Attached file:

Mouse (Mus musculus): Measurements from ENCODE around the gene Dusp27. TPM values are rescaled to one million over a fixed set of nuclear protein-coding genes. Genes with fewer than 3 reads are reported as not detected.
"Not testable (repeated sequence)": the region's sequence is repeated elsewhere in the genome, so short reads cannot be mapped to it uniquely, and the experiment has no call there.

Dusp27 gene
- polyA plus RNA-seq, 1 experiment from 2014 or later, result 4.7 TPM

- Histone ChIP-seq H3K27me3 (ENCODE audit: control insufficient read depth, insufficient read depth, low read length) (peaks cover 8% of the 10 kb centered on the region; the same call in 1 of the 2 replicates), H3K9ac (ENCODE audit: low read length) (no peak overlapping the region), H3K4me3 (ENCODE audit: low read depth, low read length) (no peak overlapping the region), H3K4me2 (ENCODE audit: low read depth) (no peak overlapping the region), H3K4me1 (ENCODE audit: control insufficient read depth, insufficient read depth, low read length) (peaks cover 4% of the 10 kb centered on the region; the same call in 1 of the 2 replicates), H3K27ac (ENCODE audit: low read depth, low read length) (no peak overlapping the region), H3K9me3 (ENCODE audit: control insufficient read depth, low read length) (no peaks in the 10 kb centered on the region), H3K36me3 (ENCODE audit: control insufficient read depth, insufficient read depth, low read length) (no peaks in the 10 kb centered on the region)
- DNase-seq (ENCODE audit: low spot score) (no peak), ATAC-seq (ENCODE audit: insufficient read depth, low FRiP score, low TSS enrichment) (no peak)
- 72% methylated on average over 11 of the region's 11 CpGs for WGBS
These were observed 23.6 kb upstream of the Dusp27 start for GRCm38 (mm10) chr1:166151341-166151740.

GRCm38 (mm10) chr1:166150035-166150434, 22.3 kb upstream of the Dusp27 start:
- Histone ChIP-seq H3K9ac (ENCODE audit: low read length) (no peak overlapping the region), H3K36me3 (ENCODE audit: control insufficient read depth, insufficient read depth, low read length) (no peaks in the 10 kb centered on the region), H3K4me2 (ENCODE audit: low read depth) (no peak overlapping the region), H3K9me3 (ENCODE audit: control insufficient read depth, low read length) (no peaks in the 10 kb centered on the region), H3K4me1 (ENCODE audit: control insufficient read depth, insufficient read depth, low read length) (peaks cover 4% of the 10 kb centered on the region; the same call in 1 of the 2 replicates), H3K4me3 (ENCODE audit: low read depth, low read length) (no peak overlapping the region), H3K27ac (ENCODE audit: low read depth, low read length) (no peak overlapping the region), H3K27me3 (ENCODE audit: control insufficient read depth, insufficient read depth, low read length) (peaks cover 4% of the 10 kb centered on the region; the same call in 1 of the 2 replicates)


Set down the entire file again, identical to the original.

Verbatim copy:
Mouse (Mus musculus): Measurements from ENCODE around the gene Dusp27. TPM values are rescaled to one million over a fixed set of nuclear protein-coding genes. Genes with fewer than 3 reads are reported as not detected.
"Not testable (repeated sequence)": the region's sequence is repeated elsewhere in the genome, so short reads cannot be mapped to it uniquely, and the experiment has no call there.

Dusp27 gene
- polyA plus RNA-seq, 1 experiment from 2014 or later, result 4.7 TPM

- Histone ChIP-seq H3K27me3 (ENCODE audit: control insufficient read depth, insufficient read depth, low read length) (peaks cover 8% of the 10 kb centered on the region; the same call in 1 of the 2 replicates), H3K9ac (ENCODE audit: low read length) (no peak overlapping the region), H3K4me3 (ENCODE audit: low read depth, low read length) (no peak overlapping the region), H3K4me2 (ENCODE audit: low read depth) (no peak overlapping the region), H3K4me1 (ENCODE audit: control insufficient read depth, insufficient read depth, low read length) (peaks cover 4% of the 10 kb centered on the region; the same call in 1 of the 2 replicates), H3K27ac (ENCODE audit: low read depth, low read length) (no peak overlapping the region), H3K9me3 (ENCODE audit: control insufficient read depth, low read length) (no peaks in the 10 kb centered on the region), H3K36me3 (ENCODE audit: control insufficient read depth, insufficient read depth, low read length) (no peaks in the 10 kb centered on the region)
- DNase-seq (ENCODE audit: low spot score) (no peak), ATAC-seq (ENCODE audit: insufficient read depth, low FRiP score, low TSS enrichment) (no peak)
- 72% methylated on average over 11 of the region's 11 CpGs for WGBS
These were observed 23.6 kb upstream of the Dusp27 start for GRCm38 (mm10) chr1:166151341-166151740.

GRCm38 (mm10) chr1:166150035-166150434, 22.3 kb upstream of the Dusp27 start:
- Histone ChIP-seq H3K9ac (ENCODE audit: low read length) (no peak overlapping the region), H3K36me3 (ENCODE audit: control insufficient read depth, insufficient read depth, low read length) (no peaks in the 10 kb centered on the region), H3K4me2 (ENCODE audit: low read depth) (no peak overlapping the region), H3K9me3 (ENCODE audit: control insufficient read depth, low read length) (no peaks in the 10 kb centered on the region), H3K4me1 (ENCODE audit: control insufficient read depth, insufficient read depth, low read length) (peaks cover 4% of the 10 kb centered on the region; the same call in 1 of the 2 replicates), H3K4me3 (ENCODE audit: low read depth, low read length) (no peak overlapping the region), H3K27ac (ENCODE audit: low read depth, low read length) (no peak overlapping the region), H3K27me3 (ENCODE audit: control insufficient read depth, insufficient read depth, low read length) (peaks cover 4% of the 10 kb centered on the region; the same call in 1 of the 2 replicates)